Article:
[MY VIEW]In the next few days, names of players summoned by U.S. coach Bob Bradley for the next two Concacaf World Cup qualifiers will begin to leak out, with the inclusion or lack thereof of Freddy Adu, Jozy Altidore, Eddie Johnson and Kenny Cooper drawing the most interest.
Since the qualifying results, somewhat surprisingly, have left advancement all but assured, one might dream that Bradley will be inventive, perhaps using an all-Euro team to swat aside Cuba at RFK Stadium Oct. 11 to clinch a Hexagonal spot, then release the European-based players and field an all-MLS team, or nearly so, in Port of Spain four days later to play Trinidad & Tobago.
Ludicrous? Not necessarily. The MLS players would thus not miss crucial league matches and the Europeans, whose schedules are free because of the FIFA international fixture window, would get back to their clubs in plenty of time to recover and ramp up to speed for the next weekend of league play. Playing midweek in the Caribbean gives them only two days to fly back to Europe, overcome jet lag, and wake up alert and ready to go on Saturday.
Five years ago, at the 2003 Confederations Cup, then coach Bruce Arena split his 23 players into nearly disparate squads. A compressed schedule of three games in five days more or less forced his hand. Bradley will be taking the Americans to the 2009 version next June; the schedule has yet to be set, and Bradley will also have to consider what to do with the Gold Cup, which follows right on the heels of the Confederations Cup.
This is a trickier set up than last year, when the Copa America fell right after the Gold Cup. Since both the Confederations Cup and Gold Cup are official competitions, clubs are obligated to release players for both events. Theoretically. Will many do so willingly? Hah!
Since no one but Bradley has a real sense of how European-based players are faring with their clubs - not just in competitive play but also on the training field and in the locker room and, sometimes, the manager's office - the recurrent carping from certain quarters about Adu, Altidore, Charlie Davies, Benny Feilhaber, Sal Zizzo, etc., etc., really are nothing more than wails in the wilderness, primal screams of self-gratification.
Sad to say, Johnson keeps getting called up partially because his club, Fulham, isn't at all reluctant to let him go. "A massive disappointment" is how club officials rated his performance last spring as Fulham miraculously avoided relegation, and his loan to Cardiff City hasn't upended the English game, either. His inclusion for the first three Concacaf qualifiers has unleashed a deluge of criticism aimed at him as well as Bradley.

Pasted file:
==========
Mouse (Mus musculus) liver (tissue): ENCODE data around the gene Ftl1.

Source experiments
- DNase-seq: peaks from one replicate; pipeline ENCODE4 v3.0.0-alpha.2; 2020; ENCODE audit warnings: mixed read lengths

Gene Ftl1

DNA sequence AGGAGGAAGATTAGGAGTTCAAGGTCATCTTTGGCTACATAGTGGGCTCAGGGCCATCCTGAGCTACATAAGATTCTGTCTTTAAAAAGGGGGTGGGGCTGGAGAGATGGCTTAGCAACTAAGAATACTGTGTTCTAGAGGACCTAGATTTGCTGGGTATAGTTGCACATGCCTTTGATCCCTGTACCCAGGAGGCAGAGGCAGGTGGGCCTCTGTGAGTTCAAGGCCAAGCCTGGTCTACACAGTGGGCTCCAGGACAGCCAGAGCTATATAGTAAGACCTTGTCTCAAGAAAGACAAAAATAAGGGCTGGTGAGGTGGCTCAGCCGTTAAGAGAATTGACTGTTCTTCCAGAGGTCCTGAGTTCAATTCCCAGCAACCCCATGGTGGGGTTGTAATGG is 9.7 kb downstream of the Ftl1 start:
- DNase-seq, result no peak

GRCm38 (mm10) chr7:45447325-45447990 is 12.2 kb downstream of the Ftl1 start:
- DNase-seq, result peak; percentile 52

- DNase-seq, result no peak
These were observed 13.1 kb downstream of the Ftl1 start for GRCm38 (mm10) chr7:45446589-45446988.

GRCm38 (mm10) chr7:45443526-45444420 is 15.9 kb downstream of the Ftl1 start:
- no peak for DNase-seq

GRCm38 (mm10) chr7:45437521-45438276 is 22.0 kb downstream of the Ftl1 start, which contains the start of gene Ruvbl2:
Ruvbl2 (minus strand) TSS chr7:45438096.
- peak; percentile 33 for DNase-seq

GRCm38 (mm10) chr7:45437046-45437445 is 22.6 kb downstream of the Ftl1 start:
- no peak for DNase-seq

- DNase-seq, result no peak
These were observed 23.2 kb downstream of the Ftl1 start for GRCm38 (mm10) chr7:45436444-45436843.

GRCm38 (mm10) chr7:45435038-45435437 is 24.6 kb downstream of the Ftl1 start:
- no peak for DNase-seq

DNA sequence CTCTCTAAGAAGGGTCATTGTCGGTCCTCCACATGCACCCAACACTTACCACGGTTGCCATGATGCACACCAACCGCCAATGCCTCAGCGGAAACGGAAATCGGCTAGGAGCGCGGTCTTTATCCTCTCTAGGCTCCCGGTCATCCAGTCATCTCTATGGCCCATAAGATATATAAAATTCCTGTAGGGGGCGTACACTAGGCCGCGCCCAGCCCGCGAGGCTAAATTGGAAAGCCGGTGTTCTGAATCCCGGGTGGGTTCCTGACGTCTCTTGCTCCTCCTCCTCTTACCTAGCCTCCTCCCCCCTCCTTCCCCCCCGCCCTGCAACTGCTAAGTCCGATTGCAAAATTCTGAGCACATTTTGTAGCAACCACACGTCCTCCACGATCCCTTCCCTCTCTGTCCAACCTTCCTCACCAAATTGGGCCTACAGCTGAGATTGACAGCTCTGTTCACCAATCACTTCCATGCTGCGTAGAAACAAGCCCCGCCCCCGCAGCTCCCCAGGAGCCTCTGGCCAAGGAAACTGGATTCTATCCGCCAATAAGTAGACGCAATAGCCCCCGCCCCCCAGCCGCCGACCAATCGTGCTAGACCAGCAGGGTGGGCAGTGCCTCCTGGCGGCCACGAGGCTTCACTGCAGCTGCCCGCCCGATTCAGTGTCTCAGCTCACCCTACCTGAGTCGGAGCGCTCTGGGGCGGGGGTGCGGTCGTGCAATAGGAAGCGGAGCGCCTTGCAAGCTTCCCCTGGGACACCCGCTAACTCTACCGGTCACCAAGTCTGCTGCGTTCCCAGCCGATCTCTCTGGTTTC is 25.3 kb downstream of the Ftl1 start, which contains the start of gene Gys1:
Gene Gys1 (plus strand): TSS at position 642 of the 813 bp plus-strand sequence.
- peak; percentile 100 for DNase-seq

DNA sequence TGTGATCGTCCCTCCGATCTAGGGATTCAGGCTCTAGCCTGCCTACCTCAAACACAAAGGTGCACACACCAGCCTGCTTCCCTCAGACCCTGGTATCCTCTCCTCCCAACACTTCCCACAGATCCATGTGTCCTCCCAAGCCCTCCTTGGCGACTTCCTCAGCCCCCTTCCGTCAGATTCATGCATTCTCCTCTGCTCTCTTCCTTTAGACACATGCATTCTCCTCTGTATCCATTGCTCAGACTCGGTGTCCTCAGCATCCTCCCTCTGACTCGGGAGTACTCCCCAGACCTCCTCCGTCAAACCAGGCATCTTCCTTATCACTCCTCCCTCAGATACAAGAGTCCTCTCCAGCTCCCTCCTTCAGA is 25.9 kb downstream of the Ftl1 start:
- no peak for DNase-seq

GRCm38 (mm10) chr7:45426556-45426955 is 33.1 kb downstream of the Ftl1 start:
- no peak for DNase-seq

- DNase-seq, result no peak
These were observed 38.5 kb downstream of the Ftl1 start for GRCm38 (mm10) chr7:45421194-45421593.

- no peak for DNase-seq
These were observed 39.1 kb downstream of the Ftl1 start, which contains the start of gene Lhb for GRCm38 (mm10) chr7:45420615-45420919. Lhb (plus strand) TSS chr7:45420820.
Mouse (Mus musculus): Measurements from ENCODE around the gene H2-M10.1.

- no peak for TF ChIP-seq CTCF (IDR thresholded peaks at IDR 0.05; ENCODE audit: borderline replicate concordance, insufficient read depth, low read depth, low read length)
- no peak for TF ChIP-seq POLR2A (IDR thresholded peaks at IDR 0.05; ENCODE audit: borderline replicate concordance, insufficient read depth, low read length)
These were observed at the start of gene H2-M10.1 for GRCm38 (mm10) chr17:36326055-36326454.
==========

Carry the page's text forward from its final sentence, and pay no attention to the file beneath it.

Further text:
But one could make the case that with a fitter, sharper DaMarcus Beasley, for example, or a tuned-in Landon Donovan -- regardless of tactics or formation or selection controversies -- the Americans would have dazzled more in their first three Concacaf qualifiers. They won all three games playing either lackluster or lousy soccer much of the time, and didn't concede a goal. So what's the problem?
Did Johnson play a rather tepid 23 minutes against T&T three weeks ago? Most assuredly. Has he cost the Americans any points in the standings? Zero, at last count. So again, what's the problem? Beating up on Concacaf teams four years ago got everybody excited but didn't turn him into Fernando Torres, did it?
Can Bradley realistically be accused of stymieing the development of Adu, Altidore, Davies, et al, by not playing them against Cuba or Guatemala? Please. Are they more likely to conquer in South Africa if they run rampant at RFK as their opponents sneak through the stadium's bowels in a mass defection? OK, if you say so.
For the tougher Hexagonal games next year, they'll be called, as will the MLS guys. Next summer, just about everyone will be needed in some capacity.
A fair number of critics are already set to flunk Bradley as national team coach, but for all intents and purposes, he faces only two real tests: a Confederations Cup midterm next June and the World Cup final exam a year after that.
The scenario is much the same for the players, aside perhaps from tough trips to Mexico City and San Jose (Costa Rica). The difference is that Bradley decides who will be seated in the classroom.
Rolling out Adu and Altidore and the rest at every U.S. game will tickle some cockles but sticking with their clubs is best for them, at least until the Concacaf road gets steeper.